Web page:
A few people may have noticed the National League is pretty lopsided this season – and that’s not a reference to Salford City’s budget either. It’s the noticeable north-south divide when looking at the footballing map that grabs my attention. Fourteen of the 24 clubs that make up the league are located south of Milton Keynes – with five of these based in London and three sat on the English Channel coastline. Elsewhere, the likes of Gateshead, Hartlepool and Barrow pose difficult ventures in the opposite direction.
Being a Wrexham fan based in Shropshire, it’s made following the Reds trickier. Last season, we had Tranmere, Chester and Macclesfield nearby. But with two going up and one going down, the groundhopping opportunities have dried up. North Yorkshire’s Harrogate Town are our fifth-closest rivals this term and it’s for that reason that I earmarked them as an essential away day.
It wasn’t going to be the easiest of matchdays. With the game being played in midweek, I had to book some time off work. Meanwhile, getting back home on the cheap meant I’d have to get the first train back from York at 3:50am. But, thankfully, I wasn’t going to be alone. My girlfriend, Saffron, couldn’t resist seeing the mighty Reds take on fellow early season high-flyers Harrogate either, and also looked forward to exploring the historical city of York with me until the wee hours of the morning.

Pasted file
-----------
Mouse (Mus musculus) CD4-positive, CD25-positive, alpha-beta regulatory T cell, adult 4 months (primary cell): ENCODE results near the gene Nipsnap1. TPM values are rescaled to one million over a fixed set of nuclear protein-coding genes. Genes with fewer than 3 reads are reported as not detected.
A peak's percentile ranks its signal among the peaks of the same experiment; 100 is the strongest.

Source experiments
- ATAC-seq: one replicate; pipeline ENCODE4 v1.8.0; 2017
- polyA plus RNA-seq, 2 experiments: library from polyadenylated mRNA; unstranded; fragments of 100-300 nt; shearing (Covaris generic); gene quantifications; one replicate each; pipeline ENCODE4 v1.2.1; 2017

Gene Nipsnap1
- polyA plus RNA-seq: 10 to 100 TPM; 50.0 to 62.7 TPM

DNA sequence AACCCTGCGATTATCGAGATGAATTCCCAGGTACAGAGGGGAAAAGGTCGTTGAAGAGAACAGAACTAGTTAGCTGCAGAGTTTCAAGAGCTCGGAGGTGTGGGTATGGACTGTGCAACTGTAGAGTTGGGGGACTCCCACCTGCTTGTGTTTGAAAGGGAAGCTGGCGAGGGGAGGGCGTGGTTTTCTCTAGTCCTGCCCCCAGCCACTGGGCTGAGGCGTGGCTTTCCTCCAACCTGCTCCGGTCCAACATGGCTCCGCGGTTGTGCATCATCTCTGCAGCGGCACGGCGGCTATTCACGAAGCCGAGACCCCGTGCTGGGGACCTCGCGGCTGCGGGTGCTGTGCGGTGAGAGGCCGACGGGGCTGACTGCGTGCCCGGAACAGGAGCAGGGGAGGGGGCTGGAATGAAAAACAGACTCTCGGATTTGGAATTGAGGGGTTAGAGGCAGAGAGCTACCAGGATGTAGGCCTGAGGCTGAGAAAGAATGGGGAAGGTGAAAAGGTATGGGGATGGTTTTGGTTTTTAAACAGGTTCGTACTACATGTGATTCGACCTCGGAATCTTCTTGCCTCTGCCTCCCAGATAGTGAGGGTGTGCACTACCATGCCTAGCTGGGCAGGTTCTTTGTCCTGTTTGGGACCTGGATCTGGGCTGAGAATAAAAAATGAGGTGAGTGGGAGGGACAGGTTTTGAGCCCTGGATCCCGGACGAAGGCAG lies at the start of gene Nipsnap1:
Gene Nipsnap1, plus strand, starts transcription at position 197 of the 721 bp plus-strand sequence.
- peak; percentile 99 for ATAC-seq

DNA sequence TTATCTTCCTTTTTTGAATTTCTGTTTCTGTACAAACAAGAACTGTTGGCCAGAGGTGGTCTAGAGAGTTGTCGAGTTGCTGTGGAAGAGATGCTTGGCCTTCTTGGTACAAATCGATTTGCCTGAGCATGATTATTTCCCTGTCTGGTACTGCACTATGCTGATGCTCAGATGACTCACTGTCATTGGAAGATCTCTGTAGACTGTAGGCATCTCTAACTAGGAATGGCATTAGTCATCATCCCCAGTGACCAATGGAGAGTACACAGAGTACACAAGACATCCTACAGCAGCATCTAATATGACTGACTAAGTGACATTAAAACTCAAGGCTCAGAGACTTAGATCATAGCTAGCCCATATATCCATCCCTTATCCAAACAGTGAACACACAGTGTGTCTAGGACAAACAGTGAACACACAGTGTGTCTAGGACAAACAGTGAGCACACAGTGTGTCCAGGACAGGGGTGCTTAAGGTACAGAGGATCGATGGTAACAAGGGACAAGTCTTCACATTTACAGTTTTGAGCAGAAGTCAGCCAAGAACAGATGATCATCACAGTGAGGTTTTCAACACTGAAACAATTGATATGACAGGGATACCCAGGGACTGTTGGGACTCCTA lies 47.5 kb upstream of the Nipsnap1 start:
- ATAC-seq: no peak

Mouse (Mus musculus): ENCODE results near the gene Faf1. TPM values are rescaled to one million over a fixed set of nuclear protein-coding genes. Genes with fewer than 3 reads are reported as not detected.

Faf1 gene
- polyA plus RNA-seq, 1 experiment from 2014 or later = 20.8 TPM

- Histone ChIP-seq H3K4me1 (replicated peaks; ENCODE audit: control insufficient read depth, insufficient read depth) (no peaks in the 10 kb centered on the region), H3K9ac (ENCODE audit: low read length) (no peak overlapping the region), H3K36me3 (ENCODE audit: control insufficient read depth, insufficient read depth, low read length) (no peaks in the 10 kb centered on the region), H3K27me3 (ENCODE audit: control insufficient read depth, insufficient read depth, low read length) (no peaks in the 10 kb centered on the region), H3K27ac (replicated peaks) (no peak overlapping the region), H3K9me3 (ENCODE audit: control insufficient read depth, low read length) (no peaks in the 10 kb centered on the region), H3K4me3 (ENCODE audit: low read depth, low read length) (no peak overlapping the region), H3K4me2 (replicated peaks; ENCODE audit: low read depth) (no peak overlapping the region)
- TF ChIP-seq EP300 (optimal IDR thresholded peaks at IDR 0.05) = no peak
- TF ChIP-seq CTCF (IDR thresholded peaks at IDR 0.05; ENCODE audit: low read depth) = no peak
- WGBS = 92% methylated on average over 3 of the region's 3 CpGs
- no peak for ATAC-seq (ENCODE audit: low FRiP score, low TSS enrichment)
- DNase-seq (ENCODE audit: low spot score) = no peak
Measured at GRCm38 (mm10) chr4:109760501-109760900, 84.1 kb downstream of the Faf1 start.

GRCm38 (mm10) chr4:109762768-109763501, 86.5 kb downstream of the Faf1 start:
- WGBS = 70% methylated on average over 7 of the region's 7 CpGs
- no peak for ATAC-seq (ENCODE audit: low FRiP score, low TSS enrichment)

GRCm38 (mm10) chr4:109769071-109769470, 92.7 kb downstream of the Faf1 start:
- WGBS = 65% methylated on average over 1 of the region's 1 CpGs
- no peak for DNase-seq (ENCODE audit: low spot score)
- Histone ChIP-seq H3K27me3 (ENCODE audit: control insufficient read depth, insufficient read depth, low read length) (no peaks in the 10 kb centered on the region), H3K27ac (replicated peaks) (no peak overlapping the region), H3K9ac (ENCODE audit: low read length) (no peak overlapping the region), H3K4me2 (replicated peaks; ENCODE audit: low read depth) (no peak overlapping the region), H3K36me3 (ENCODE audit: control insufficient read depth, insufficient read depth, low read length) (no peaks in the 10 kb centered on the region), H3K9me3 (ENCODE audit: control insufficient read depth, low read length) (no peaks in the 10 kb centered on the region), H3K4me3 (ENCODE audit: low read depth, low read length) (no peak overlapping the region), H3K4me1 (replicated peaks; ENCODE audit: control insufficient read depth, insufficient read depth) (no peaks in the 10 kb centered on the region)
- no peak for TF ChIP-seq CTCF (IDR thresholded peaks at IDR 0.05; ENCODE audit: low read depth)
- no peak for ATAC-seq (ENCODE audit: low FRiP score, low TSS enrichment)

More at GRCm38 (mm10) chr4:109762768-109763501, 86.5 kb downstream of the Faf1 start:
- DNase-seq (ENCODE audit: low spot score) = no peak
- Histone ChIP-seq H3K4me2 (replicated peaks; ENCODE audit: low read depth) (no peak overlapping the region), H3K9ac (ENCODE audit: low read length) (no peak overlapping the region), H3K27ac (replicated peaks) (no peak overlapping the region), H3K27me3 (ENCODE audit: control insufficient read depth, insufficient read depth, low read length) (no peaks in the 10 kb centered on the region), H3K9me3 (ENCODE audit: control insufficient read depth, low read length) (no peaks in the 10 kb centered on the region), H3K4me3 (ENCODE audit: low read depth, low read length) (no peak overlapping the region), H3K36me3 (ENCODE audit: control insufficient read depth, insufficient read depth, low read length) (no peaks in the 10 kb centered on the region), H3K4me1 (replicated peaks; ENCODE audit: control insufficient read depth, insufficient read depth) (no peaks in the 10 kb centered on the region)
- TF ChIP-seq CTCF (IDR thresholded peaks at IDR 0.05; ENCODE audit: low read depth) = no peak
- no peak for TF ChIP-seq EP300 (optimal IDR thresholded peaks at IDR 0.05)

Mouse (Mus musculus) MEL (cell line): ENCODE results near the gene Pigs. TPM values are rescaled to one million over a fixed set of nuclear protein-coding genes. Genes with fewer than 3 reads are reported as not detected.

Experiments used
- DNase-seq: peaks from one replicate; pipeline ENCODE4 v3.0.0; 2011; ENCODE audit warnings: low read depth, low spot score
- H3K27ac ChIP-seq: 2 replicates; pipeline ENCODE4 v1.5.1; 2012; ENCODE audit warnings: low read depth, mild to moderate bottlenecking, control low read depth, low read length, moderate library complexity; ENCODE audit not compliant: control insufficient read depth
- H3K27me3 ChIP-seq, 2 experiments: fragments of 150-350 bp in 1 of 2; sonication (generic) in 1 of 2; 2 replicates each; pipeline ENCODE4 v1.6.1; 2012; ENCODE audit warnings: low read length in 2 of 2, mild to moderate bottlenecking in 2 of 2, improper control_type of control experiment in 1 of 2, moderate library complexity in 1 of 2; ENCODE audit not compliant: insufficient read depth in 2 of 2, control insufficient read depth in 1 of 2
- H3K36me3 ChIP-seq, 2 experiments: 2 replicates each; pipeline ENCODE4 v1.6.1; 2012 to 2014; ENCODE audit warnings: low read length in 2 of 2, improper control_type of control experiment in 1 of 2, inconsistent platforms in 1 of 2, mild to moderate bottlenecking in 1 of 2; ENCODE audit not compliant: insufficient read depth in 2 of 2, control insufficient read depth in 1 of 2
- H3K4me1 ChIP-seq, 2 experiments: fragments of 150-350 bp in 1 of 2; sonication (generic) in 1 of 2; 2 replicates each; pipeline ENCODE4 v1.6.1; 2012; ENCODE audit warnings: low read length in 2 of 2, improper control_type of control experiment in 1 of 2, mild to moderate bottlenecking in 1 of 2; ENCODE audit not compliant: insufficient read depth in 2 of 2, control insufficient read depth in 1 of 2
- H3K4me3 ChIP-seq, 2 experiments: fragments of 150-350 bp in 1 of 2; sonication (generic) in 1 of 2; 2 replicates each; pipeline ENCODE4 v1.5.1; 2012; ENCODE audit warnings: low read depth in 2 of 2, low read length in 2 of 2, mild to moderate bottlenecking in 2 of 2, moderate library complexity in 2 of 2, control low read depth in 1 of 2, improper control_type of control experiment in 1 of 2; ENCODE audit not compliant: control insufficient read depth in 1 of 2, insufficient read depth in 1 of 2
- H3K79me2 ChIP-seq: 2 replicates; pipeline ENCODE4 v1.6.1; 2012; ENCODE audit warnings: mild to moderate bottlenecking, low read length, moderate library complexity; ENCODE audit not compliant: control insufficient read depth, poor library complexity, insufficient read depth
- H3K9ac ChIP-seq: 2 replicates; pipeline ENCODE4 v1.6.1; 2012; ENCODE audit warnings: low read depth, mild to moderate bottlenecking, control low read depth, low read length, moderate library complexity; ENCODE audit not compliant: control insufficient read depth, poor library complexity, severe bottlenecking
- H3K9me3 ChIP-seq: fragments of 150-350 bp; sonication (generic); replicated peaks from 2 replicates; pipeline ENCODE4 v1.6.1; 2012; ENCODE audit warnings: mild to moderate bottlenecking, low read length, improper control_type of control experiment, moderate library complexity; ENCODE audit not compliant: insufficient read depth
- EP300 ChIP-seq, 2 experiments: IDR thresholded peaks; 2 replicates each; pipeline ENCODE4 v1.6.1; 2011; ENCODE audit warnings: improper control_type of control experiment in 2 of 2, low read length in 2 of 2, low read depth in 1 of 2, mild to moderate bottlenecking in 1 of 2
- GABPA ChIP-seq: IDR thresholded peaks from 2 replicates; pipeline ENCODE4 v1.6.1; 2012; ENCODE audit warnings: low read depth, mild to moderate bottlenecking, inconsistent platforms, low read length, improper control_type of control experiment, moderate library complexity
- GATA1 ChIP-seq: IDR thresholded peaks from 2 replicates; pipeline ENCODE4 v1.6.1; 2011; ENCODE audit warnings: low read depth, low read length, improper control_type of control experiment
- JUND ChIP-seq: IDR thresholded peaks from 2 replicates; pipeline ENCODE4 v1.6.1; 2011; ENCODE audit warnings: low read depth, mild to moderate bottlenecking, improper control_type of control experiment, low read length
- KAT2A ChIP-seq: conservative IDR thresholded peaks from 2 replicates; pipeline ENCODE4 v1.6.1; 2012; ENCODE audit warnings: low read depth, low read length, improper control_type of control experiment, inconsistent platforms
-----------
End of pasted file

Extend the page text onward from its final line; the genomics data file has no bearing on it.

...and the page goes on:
Last season, Wrexham fans were packing out away ends across the country. This year, however, they’re making them swell. We’ve already taken over 1,000 to Solihull Moors and averaged 300 at the teams in the south of England, which often makes up a third of the overall attendance.